US urges greater ambition as UN Security Council tackles climate
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United Nations (United States) (AFP) –
US Secretary of State Antony Blinken on Thursday urged all countries to raise climate ambitions as the UN Security Council took up the environmental crisis, warning that it is aggravating conflicts.
Blinken pointed to record rains in New York that contributed to dozens of deaths and said that climate has aggravated conflicts in countries such as Syria, Mali, Yemen, South Sudan, and Ethiopia.
"The climate crisis isn't coming. It's already here and clear patterns are emerging and its impact, the consequences, are falling disproportionately on vulnerable and low-income populations," Blinken said.
"All our nations must take immediate, bold actions," Blinken said, weeks ahead of high-stakes UN climate talks in Glasgow.
In a veiled reference to China, the only emitter larger than the United States, Blinken highlighted President Joe Biden's pledge before the United Nations on Tuesday to double financial support for the hardest-hit countries.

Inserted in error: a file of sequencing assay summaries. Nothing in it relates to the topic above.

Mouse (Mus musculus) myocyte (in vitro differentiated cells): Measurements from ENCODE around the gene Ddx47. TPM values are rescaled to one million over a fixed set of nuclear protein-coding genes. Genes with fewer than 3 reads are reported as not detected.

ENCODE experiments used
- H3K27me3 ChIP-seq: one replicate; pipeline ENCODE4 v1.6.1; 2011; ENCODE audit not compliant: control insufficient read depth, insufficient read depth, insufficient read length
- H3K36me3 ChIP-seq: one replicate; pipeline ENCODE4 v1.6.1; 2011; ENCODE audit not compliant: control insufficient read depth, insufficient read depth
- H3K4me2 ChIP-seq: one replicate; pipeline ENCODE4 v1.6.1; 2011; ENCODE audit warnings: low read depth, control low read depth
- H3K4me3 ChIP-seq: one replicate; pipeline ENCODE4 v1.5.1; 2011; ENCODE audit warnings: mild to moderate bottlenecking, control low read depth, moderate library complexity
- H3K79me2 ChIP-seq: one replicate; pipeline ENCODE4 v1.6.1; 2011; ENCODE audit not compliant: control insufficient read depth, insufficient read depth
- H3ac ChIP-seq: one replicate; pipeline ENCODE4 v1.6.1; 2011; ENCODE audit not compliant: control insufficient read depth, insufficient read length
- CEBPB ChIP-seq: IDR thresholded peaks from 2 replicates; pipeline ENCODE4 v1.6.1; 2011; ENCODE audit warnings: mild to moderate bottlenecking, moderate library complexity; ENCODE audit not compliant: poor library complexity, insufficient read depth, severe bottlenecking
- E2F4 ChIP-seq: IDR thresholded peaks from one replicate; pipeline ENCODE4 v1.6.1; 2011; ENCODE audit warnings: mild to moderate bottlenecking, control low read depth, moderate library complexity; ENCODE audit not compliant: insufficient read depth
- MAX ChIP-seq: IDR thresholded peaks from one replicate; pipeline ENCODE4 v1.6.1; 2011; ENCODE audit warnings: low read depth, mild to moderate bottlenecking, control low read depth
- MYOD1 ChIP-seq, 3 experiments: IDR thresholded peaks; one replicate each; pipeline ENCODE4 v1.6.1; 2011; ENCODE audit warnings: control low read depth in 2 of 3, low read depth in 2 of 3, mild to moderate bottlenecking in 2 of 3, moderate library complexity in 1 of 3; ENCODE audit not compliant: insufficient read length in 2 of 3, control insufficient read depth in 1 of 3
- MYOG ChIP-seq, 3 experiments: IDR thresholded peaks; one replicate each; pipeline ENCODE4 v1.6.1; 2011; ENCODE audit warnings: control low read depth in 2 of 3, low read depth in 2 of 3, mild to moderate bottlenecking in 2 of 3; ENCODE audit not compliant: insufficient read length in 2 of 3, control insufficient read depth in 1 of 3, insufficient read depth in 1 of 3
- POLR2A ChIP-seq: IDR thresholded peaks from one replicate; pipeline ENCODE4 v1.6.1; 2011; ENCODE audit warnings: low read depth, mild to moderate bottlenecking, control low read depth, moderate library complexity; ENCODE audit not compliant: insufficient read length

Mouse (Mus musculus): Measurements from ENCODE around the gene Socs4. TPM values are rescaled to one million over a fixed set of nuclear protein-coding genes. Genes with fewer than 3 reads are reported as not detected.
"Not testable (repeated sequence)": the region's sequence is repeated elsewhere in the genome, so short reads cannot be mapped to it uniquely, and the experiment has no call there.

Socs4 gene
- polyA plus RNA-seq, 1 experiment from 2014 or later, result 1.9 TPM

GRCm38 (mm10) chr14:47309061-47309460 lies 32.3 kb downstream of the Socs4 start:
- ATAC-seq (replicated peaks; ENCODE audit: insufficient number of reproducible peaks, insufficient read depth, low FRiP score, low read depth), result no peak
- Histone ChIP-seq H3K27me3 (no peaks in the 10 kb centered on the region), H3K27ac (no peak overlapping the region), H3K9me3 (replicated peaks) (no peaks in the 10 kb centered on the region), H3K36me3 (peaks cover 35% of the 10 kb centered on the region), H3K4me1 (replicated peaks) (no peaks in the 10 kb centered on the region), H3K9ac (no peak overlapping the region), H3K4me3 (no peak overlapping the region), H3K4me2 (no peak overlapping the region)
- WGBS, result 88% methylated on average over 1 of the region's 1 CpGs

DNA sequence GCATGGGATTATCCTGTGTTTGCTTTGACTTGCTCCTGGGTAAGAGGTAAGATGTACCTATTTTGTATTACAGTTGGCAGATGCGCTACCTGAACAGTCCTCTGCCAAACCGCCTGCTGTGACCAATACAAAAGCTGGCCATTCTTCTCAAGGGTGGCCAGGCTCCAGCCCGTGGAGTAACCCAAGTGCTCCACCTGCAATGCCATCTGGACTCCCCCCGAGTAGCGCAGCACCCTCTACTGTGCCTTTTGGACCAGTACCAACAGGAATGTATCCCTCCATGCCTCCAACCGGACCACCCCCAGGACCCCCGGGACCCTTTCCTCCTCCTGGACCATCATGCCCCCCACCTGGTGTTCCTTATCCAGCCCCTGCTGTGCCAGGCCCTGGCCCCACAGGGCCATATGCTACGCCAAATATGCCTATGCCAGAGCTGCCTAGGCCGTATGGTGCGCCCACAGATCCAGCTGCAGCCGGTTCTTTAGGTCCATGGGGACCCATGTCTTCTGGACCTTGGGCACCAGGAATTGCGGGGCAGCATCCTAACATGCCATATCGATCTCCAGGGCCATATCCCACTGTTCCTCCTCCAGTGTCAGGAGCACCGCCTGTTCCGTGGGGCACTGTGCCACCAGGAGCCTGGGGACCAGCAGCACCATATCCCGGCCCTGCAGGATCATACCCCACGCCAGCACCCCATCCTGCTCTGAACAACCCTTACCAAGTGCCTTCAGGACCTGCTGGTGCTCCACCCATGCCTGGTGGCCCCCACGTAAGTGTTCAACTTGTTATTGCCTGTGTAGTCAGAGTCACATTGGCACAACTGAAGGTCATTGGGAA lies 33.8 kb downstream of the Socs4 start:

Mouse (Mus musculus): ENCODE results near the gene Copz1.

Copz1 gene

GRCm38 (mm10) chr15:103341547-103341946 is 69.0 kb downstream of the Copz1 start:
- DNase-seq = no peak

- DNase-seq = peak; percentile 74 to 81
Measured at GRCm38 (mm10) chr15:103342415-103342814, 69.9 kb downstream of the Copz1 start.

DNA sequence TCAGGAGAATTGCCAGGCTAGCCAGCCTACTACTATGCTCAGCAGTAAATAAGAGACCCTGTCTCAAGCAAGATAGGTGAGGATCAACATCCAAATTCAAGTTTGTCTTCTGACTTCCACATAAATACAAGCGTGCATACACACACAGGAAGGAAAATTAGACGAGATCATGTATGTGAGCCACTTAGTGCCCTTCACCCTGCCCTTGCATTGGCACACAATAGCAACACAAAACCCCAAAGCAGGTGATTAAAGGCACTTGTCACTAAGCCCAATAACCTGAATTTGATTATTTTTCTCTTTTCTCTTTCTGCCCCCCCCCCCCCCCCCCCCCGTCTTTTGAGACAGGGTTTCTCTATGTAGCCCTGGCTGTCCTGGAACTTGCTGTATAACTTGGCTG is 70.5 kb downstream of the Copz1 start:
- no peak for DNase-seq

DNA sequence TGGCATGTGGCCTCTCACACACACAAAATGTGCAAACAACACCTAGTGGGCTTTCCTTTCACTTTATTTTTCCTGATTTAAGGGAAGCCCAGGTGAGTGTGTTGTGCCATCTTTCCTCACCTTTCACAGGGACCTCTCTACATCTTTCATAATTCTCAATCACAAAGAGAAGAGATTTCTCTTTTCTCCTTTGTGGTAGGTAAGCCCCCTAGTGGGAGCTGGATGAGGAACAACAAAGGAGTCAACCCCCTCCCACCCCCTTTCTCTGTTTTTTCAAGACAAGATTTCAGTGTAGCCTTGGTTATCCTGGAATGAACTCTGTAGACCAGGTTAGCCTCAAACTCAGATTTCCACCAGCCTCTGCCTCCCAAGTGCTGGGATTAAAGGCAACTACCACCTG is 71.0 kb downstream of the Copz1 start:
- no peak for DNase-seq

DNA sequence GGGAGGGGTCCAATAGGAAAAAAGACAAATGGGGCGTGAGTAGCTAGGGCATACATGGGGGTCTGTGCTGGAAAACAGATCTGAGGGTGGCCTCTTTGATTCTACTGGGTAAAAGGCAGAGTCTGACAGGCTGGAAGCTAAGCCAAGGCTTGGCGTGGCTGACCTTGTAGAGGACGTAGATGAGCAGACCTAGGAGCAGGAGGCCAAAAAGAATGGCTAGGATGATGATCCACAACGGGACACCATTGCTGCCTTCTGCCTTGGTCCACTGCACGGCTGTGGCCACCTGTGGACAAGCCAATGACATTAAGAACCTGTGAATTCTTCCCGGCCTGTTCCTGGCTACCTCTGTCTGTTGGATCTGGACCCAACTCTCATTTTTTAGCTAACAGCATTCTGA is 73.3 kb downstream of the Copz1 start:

"We urge other governments to step up in making these investments, particularly those like the United States that are the biggest emitters," Blinken said.
The Security Council meeting called by current president Ireland follows a first top-level session on climate led by British Prime Minister Boris Johnson in February.
Russia has been skeptical, saying that climate does not fit the agenda of the Security Council.
Blinken said that taking up climate sends a "clear message to the international community of the serious implications that climate change has for our collective security."
UN Secretary-General Antonio Guterres told the session that a recent report by UN scientists that showed dangerously intensifying levels of climate change was "a code red for humanity."
He said that at least 30 million people were displaced by climate-related disasters last year and that "no region is immune."
"Our window of opportunity to prevent the worst climate impacts is rapidly closing," he warned.
© 2021 AFP